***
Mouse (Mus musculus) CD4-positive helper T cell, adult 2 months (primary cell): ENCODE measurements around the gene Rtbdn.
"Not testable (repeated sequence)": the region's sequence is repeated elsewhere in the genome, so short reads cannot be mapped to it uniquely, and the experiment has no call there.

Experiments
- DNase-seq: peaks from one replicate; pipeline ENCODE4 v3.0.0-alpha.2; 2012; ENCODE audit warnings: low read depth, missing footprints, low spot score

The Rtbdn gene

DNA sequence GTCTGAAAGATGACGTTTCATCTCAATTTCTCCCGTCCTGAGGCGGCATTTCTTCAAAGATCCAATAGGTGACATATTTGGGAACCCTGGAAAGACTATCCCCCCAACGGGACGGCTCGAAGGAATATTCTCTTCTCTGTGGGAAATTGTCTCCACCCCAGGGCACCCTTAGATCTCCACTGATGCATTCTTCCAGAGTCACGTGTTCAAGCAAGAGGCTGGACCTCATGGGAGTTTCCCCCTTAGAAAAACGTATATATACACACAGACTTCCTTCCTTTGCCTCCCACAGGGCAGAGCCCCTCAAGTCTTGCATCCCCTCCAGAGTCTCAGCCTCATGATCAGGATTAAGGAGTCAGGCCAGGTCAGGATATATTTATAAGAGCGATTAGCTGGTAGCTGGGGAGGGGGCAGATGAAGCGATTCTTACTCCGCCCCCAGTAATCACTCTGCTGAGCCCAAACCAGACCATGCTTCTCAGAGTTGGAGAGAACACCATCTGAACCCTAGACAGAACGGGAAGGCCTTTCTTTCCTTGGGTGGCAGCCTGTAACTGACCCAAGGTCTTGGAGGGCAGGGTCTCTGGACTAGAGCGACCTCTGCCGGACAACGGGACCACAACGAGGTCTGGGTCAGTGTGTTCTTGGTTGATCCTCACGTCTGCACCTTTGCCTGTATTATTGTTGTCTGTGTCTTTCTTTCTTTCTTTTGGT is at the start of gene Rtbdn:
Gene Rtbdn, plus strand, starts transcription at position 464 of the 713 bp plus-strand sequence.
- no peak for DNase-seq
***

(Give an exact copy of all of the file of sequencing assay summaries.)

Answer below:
Mouse (Mus musculus) CD4-positive helper T cell, adult 2 months (primary cell): ENCODE measurements around the gene Rtbdn.
"Not testable (repeated sequence)": the region's sequence is repeated elsewhere in the genome, so short reads cannot be mapped to it uniquely, and the experiment has no call there.

Experiments
- DNase-seq: peaks from one replicate; pipeline ENCODE4 v3.0.0-alpha.2; 2012; ENCODE audit warnings: low read depth, missing footprints, low spot score

The Rtbdn gene

DNA sequence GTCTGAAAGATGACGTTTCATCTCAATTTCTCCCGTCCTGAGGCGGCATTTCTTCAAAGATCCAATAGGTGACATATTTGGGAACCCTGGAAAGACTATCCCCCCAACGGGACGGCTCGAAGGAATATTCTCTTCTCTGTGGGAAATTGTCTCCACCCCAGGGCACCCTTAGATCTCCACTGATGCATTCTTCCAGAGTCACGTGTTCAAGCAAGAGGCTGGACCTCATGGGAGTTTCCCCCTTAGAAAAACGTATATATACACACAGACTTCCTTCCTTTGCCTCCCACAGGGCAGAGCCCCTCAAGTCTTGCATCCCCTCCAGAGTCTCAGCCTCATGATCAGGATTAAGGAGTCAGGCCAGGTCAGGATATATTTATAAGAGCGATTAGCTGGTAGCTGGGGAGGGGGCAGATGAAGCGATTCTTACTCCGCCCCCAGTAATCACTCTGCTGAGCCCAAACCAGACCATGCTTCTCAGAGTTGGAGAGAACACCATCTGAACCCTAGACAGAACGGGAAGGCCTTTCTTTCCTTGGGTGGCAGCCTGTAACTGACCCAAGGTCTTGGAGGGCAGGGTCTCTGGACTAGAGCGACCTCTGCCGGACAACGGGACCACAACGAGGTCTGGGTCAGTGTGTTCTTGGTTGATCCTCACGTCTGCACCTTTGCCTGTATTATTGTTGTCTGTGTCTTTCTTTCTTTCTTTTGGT is at the start of gene Rtbdn:
Gene Rtbdn, plus strand, starts transcription at position 464 of the 713 bp plus-strand sequence.
- no peak for DNase-seq